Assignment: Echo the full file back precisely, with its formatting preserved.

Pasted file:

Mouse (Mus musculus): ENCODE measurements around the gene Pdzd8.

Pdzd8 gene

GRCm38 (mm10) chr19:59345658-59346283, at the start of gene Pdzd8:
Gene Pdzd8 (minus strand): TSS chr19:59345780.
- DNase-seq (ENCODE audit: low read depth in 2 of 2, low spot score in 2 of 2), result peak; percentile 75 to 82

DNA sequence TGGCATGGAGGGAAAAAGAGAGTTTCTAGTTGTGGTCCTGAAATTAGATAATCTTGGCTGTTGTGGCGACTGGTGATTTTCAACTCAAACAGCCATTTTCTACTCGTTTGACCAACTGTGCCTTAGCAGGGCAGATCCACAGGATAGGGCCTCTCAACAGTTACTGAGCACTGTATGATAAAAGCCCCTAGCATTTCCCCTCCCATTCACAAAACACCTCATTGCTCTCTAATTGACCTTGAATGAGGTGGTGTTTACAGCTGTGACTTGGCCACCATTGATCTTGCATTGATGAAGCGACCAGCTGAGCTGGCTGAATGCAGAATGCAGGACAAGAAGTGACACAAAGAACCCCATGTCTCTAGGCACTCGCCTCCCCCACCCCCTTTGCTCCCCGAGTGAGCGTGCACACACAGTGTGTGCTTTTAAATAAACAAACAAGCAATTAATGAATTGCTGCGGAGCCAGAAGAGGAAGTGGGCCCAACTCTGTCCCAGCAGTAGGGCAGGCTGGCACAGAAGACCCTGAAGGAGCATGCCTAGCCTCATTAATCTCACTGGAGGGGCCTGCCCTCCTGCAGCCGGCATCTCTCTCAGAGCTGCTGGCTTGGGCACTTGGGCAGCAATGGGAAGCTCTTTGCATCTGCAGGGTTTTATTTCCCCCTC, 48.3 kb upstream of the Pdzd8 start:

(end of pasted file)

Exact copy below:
Mouse (Mus musculus): ENCODE measurements around the gene Pdzd8.

Pdzd8 gene

GRCm38 (mm10) chr19:59345658-59346283, at the start of gene Pdzd8:
Gene Pdzd8 (minus strand): TSS chr19:59345780.
- DNase-seq (ENCODE audit: low read depth in 2 of 2, low spot score in 2 of 2), result peak; percentile 75 to 82

DNA sequence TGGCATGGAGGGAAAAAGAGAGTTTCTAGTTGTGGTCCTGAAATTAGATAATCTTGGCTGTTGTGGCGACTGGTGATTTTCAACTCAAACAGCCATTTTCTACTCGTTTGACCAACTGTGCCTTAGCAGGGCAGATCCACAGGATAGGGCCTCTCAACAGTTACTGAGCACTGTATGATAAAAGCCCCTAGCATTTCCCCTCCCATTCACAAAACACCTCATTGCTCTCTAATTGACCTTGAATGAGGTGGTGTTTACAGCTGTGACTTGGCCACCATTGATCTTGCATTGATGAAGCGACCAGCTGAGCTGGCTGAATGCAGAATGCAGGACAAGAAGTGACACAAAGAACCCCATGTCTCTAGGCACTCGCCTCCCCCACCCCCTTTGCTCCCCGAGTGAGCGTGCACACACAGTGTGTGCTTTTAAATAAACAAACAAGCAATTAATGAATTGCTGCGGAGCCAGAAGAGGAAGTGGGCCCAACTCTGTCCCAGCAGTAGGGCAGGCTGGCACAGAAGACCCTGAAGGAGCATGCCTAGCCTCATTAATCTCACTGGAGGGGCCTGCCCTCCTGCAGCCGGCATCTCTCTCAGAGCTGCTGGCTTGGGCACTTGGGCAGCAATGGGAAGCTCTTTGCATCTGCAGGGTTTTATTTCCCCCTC, 48.3 kb upstream of the Pdzd8 start: